Private equity firm Oaktree Capital Management LP reported Friday it intends to top the current best offer for bankrupt Claire’s Inc., potentially disrupting what until now has been a pre-arranged but hotly contested plan to hand the retail jewelry and accessories chain to its first-lien lenders.
A Delaware bankruptcy judge on Thursday lifted a Chapter 11 stay clearing the way for a movie producer to resume his lawsuit in California federal court against The Weinstein Co. disputing sequel, remake and spinoff rights to the 1984 horror film “Children of the Corn.”
A major creditor to bankrupt guitar maker Gibson Brands Inc. objected Friday to the company’s disclosure statement and vote solicitation plan in its Delaware Chapter 11 case, arguing the company had failed to market the business properly and offering to help fund a market check.
A Delaware Chancery Court judge on Friday rejected a challenge by a shareholder in Earthstone Energy Inc. to the company’s acquisition of Bold Energy III LLC, saying the shareholder failed to show private equity firm EnCap Investments LP forced the company into a raw deal.
Generic-drug makers Accord Healthcare Inc. and Intas Pharmaceuticals Ltd. on Thursday urged the full Federal Circuit to consider invalidating a UCB Inc. patent covering the epilepsy drug Vimpat, arguing that the court's panel relied on subjective criteria to uphold the patent instead of legally mandated objectivity.
The attorneys general for New York, California and other states sued the U.S. Environmental Protection Agency on Thursday for suspending a rule that limited the number of remanufactured, heavy-duty trucks that could be sold, a decision issued on Scott Pruitt's last day as agency administrator.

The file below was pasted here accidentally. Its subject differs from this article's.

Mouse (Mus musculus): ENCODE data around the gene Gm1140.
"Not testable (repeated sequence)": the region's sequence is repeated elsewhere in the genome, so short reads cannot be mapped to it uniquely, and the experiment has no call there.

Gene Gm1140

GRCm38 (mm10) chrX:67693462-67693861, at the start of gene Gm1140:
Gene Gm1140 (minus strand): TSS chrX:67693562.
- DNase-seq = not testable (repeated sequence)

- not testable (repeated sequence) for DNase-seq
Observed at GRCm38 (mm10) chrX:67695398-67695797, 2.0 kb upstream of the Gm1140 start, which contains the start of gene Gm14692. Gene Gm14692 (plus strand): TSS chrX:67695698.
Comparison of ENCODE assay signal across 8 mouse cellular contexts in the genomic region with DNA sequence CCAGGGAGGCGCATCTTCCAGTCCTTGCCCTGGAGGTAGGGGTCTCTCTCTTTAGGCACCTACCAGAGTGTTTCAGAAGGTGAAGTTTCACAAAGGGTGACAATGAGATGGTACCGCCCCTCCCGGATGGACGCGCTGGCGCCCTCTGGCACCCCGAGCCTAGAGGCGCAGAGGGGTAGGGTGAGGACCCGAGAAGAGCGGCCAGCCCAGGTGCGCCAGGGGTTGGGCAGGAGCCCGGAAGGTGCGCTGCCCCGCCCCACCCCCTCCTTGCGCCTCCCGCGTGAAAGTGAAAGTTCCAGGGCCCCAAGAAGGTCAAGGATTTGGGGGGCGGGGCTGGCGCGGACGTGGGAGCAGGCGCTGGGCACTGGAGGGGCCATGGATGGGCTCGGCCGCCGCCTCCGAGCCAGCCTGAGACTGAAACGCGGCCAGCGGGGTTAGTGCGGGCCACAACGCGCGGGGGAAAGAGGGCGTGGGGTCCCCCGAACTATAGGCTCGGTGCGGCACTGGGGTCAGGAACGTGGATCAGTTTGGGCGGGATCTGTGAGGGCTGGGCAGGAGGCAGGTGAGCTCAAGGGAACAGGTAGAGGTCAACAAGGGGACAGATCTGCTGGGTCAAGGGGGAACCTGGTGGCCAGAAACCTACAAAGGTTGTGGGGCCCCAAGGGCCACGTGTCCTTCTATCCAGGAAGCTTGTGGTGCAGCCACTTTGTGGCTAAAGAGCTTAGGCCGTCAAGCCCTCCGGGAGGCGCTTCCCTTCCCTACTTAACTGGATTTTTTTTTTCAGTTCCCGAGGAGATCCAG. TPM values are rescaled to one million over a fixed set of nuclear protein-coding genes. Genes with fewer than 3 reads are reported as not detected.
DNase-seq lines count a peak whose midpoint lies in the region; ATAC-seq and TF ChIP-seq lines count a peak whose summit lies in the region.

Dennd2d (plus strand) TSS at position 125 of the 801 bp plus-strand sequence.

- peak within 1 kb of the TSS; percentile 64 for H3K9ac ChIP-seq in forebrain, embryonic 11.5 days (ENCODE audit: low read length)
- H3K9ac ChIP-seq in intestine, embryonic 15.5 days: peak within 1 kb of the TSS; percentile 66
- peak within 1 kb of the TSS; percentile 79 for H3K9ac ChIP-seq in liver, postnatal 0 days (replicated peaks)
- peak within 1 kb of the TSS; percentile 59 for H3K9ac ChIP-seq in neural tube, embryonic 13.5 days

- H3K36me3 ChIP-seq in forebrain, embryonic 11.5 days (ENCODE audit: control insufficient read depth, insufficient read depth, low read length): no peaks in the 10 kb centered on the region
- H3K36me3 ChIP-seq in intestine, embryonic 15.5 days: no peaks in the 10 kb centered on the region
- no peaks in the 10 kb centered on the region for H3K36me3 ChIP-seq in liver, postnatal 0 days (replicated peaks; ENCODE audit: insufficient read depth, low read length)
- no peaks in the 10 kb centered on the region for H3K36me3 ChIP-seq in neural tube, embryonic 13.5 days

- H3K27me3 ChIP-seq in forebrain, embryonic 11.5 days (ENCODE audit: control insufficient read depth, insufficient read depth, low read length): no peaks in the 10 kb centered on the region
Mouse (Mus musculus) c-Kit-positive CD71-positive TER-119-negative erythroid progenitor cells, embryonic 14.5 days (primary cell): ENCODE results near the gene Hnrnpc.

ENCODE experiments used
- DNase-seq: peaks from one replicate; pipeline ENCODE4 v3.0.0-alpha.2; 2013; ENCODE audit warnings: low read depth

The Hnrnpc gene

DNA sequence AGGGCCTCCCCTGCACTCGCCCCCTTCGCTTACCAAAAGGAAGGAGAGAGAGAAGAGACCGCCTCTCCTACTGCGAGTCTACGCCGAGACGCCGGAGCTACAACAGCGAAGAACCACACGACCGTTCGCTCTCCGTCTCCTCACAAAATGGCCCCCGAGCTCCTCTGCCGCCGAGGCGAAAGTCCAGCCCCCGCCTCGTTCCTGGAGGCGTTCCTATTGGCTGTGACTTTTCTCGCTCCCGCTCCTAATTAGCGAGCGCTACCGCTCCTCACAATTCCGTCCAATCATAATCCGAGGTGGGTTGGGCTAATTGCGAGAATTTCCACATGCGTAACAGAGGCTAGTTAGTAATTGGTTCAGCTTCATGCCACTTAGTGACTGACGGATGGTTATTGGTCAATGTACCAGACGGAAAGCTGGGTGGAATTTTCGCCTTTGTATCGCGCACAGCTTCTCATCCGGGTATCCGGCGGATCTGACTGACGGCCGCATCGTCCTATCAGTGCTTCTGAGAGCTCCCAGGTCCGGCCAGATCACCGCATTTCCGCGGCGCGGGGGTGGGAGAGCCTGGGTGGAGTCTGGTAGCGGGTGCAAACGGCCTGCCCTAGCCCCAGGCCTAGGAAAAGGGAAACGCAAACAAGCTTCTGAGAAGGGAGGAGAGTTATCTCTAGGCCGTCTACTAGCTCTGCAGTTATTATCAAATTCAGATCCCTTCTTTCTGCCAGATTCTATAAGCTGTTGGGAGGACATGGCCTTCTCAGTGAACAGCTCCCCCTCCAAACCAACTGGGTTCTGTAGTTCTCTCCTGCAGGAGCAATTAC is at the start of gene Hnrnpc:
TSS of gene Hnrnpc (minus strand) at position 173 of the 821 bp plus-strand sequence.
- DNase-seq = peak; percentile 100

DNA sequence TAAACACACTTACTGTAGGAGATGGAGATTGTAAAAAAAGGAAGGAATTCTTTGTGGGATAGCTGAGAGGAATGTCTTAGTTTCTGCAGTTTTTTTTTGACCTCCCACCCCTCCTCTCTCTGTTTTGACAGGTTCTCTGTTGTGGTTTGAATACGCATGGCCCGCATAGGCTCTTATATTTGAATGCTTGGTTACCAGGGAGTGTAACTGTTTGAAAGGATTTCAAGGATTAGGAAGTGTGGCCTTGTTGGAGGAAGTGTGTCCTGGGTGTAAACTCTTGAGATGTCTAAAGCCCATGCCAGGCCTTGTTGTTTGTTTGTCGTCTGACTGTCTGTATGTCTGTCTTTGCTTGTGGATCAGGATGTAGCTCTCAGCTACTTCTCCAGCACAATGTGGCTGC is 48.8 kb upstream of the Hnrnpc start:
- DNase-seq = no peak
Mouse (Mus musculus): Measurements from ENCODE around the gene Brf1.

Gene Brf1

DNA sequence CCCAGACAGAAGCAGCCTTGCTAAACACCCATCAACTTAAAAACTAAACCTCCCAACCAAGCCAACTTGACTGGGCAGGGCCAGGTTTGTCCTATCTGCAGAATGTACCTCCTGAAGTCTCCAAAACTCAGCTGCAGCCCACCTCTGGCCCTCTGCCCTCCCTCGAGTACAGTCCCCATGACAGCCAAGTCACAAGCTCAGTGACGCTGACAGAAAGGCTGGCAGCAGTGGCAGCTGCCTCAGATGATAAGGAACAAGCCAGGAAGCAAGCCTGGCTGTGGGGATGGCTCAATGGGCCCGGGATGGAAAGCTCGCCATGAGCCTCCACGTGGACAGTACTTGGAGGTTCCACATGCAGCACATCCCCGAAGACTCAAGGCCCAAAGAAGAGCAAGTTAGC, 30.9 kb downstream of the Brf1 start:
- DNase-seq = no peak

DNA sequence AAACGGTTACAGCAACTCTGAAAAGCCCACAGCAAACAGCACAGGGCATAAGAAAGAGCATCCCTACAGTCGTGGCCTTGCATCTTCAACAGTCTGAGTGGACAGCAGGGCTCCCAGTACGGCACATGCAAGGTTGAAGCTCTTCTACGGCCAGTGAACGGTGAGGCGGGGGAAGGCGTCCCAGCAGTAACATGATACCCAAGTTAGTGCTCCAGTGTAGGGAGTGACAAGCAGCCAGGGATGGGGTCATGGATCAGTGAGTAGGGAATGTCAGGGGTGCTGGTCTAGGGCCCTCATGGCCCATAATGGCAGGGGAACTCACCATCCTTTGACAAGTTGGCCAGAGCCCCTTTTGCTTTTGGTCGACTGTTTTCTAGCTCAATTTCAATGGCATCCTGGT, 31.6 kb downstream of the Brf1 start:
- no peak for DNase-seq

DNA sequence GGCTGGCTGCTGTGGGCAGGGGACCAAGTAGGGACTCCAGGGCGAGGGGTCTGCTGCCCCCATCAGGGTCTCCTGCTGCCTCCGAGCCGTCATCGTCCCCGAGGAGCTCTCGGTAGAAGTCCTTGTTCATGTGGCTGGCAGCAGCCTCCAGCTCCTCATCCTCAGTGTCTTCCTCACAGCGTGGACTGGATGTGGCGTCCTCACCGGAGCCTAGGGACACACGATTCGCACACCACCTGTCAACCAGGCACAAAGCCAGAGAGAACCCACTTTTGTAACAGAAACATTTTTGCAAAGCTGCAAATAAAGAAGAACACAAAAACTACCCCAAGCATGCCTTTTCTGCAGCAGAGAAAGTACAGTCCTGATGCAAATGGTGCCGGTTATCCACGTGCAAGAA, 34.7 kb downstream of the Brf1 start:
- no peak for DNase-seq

Tela Bio Inc. on Thursday urged the Third Circuit to revive its bid to force a Chubb Ltd. insurer to cover its costs to defend against a trade secrets and unfair competition lawsuit brought by competitor LifeCell Corp. over a hernia treatment product, saying a lower court applied the wrong state’s law to the dispute and ignored potentially covered defamation claims in LifeCell’s complaint.
A Delaware bankruptcy judge Thursday approved the $65 million sale of the drug and alcohol treatment facility network EBH TopCo LLC to its senior secured lender and stalking horse bidder after a deal was struck with the official unsecured creditors committee, which had challenged the sale.
The Senate Judiciary Committee cleared four U.S. Circuit Court and three district court nominees Thursday, but the panel's main focus was the clash between Republican members trying to limit document requests on U.S. Supreme Court candidate Brett Kavanaugh and Democrats pushing for more access.
Plastics maker M&G USA Corp. reported a tentative, $6 million Delaware bankruptcy court deal Thursday to end unsecured creditor committee opposition to a Chapter 11 dismissal for three Luxembourg-based M&G affiliates, while another battle raged on over alleged ulterior motives for the exit.
Foundation Medicine Inc. and Guardant Health Inc. have agreed to settle litigation in Delaware federal court accusing Guardant of infringing a patent for harnessing a patient's genome to help treat cancer, along with three related challenges at the Patent Trial and Appeal Board, the companies announced Wednesday.
RBS Citizens Bank NA on Thursday urged the Third Circuit to decertify a collective action over allegedly unpaid overtime for mortgage loan officers, arguing that the differing accounts provided by the employees defeated their claims of an unwritten policy encouraging workers to toil off the clock.
Attorneys representing a group of noteholders of bankrupt real estate developer The Woodbridge Group LLC announced Thursday that they added claims for elder abuse in their adversary complaint against the debtors that could balloon the claims of the noteholders above $2 billion.
Former stockholders of Minnesota-based Tendyne Holdings Inc. sued Abbott Vascular Inc. for breach of a $225 million merger contract Thursday, accusing the latter in a federal lawsuit in Delaware of bungling or scuttling a heart valve development goal worth up to $50 million to the former's investors.
An attorney for shareholders of semiconductor company PLX Technology Inc. argued Wednesday during post-trial arguments in Delaware Chancery Court that the co-manager of Potomac Capital Partners LP, the firm’s largest investor, pushed for a quick sale in 2015 at a steep discount in order to dump holdings in the struggling company.